Last week I attended my first ever Game Developer’s Conference alongside what occasionally felt like at least half of the Montreal games people I know. It is a strange and wonderful feeling to run into folks from your city in one that is completely new to you. During GDC, this seemed to happen all the time.
I went a little early and stayed a little late, so while I was in San Francisco I also got to see a sea lion giving birth, go to a mirror maze, visit the Musee Mecanique and try all of its fortune telling cabinets, and go to the lovely San Francisco botanical gardens where a squirrel climbed up my leg (given today’s weather, I’m especially missing how GREEN San Francisco was).
For most of my time in San Francisco, I stayed with veteran GDC goer Squinky (who will soon be starting their PhD at TAG — and we’re lucky to have them around the lab with us already). This was Squinky’s eighth GDC, and they were kind enough to both find me a place to stay with a friend of theirs and to help me through what would no doubt otherwise have been a completely different experience.
The talks were excellent – as Gina has already mentioned, the TAG twitter feed is full of live-tweetin’s and retweets from the panels that we attended. Some of my favourites were Renee Nejo’s talk called “Everyone’s Silent Enemy: Shame and Vulnerability” which candidly explored her experience as a First Nation’s woman who has often felt “not native enough” in the estimation of others. No summary can do this particular talk justice, so I’ll point you towards the talk information, and hopefully you’ll be able to check it out on the vault: http://schedule.gdconf.com/session/everyones-silent-enemy-shame-and-vulnerability
It was really heartening for me to be able to watch Rebecca Cohen-Palacios, Stephanie Fisher, Sagen Yee, Zoe Quinn and Gemma Thomson deliver “Ripple Effect: How Women-in-Games Initiatives Make a Difference” — the Pixelles program is the reason that I made my first solo game and how I discovered that making games of my own was a viable possibility. The program was life-changing for me! This talk explored how such programs can ripple out, starting from the Difference Engine Initiative, where many of the speakers made their first games.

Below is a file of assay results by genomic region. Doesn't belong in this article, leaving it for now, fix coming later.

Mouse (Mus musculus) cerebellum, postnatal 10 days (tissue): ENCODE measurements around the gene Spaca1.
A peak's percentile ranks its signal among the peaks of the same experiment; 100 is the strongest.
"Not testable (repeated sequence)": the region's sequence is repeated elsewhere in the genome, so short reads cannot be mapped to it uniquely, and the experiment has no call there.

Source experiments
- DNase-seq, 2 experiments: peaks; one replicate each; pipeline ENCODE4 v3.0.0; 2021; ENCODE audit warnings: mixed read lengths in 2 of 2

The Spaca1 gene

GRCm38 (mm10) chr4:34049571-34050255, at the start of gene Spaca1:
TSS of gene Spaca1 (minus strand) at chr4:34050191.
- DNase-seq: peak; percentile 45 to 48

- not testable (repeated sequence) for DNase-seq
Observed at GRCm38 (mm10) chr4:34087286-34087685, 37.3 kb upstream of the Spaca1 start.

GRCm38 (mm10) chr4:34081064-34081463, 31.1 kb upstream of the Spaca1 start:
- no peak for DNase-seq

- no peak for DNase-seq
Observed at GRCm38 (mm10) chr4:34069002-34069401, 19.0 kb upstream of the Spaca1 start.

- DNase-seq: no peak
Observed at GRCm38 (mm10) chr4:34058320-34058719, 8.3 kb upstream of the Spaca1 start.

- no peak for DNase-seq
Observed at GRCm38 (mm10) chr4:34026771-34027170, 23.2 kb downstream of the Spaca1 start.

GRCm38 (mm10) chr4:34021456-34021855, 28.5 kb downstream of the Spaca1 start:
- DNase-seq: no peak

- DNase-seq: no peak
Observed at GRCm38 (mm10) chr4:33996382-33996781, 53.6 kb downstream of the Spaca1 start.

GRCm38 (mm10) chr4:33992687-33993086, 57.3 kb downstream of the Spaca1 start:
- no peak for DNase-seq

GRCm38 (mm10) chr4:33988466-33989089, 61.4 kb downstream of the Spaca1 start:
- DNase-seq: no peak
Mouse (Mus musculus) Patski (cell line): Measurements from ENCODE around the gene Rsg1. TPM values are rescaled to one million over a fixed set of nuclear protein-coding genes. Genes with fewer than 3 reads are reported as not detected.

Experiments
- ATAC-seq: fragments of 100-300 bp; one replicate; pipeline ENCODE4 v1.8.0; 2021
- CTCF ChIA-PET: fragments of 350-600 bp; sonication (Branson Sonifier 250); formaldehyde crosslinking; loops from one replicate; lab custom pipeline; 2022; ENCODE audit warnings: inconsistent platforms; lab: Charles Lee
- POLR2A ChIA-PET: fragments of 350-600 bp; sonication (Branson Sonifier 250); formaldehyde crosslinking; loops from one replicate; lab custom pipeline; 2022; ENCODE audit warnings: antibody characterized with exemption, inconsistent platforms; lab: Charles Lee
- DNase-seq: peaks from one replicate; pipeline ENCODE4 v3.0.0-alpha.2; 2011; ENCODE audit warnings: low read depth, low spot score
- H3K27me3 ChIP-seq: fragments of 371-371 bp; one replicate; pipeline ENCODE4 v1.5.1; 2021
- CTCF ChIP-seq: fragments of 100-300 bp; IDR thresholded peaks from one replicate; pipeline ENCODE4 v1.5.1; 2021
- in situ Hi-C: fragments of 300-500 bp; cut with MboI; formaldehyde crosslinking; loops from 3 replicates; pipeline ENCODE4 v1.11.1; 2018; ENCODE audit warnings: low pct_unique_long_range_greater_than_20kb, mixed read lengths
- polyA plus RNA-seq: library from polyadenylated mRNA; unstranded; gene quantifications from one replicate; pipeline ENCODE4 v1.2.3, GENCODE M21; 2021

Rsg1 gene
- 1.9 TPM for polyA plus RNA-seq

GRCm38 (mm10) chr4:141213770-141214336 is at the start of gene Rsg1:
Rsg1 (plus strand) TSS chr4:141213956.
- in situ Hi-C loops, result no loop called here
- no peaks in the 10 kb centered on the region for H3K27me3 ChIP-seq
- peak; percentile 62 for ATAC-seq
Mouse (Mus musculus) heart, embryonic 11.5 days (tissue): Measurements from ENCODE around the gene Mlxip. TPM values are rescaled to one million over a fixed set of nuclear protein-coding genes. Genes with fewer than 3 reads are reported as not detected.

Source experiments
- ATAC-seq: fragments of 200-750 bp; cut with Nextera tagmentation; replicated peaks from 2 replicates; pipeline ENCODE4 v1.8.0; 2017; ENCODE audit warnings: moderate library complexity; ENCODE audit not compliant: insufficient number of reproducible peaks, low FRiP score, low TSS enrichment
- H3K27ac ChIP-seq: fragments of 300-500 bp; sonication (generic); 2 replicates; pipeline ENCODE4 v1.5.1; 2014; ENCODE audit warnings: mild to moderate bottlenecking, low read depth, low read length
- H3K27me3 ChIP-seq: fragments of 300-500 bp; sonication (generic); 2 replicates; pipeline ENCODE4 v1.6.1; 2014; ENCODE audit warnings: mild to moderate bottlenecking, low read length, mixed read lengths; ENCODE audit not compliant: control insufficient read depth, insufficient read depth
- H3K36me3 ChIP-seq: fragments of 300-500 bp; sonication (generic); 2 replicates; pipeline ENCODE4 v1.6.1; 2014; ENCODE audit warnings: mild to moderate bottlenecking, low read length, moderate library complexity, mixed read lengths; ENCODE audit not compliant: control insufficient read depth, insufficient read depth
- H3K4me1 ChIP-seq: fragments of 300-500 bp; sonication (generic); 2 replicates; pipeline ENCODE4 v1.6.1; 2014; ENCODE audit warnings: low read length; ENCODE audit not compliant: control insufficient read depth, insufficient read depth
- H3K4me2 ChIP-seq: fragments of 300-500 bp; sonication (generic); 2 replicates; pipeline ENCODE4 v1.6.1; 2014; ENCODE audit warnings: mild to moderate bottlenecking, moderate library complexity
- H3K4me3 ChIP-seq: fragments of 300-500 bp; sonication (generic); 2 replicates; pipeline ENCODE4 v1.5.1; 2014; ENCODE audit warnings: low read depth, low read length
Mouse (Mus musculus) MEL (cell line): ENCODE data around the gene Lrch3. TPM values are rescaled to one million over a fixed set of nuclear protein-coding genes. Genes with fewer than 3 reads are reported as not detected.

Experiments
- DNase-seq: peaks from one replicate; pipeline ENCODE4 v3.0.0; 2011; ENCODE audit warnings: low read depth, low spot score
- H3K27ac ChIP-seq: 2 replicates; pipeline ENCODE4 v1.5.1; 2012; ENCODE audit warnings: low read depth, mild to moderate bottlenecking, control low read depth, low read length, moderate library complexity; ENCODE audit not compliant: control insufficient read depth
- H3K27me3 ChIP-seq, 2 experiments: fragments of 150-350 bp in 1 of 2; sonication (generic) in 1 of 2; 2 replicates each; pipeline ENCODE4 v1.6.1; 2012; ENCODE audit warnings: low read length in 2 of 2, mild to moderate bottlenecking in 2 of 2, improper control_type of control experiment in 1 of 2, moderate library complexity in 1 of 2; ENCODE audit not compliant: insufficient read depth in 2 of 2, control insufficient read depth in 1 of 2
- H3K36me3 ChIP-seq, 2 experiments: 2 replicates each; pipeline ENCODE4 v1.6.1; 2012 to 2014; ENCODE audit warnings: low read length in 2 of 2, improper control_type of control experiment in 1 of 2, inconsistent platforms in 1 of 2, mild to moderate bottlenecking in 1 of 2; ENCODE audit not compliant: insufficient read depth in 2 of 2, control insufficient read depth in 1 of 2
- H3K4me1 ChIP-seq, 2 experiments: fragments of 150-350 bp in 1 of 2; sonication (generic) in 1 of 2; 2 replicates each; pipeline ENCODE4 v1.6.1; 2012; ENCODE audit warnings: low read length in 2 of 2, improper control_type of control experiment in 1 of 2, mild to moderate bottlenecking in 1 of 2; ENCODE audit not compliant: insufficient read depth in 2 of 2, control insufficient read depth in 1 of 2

— IDA (@idamarietoft) March 17, 2016
Our own Ida Toft delivered what I (perhaps biasedly, as one of this summer’s co-directors) thought was an excellent talk about Critical Hit 2015 and our experiences trying to build a safer space within the program. After Ida spoke about their take on the issues that made this very challenging, Ida invited Gina and I up, and the three of us took questions for the remaining half hour. We also invited some of the Critical Hit participants from this past year who attended the talk to give us their input as well. I was reminded that Safer Space isn’t a perfect solution, but that we have to keep trying and working towards something.
Speaking of this year’s Critical Hit participants, quite a few of them made it to GDC this year. They’re sharing their work and doing well – last fall we also saw quite a few of them at IndieCade! We managed to meet up for dinner with Kailin, Amanda, Hope, Nicole and Owen. A few of them will also be at the upcoming Different Games, so if you’re headed there, you should say hi to them!
Attending my first ever Lost Levels was also an oasis in the desert — it had a very different feel than the rest of the bustling conference, and I was able to relax for the first time that afternoon since the beginning of the conference. I listened to people talk about AI, led by the amazing Kate Compton (creator of the Tracery library, which I’m about to learn), was serenaded by impromptu music, including a live Gameboy chiptunes performance, and listened to an indie rant or two. All the while, I also ran the first ever Lost Levels Nap Summit, discussing important nap-related issues — did you know, for example, that casual naps are still naps? The Mild Rumpus, a carpeted “quieter” space within GDC with bean bags, pillows, trees, and experimental indie games, wasn’t quite mild enough for such discussions, as it turns out.
Squinky’s talk on Friday, “Designing Discomfort,” was brilliant – suggesting that maybe the flow state isn’t always ideal because it limits the kinds of stories we can tell. We should break out and explore possibilities outside of it, including more mature subject matter and more kinds of stories.
Perhaps unsurprisingly, while I enjoyed many excellent talks, some of my most worthwhile interactions at GDC happened at the peripheries of the event, because of the fact that for this week, thousands of game developers are sharing the same location. It was during lunch and dinner meetups and coffee breaks, during accidental meetings in the city or in hallways. I met a lot of lovely people, many of whom were introduced to me by Squinky.
You should also check out Gina’s excellent summary of the microtalks, which I also attended and appreciated.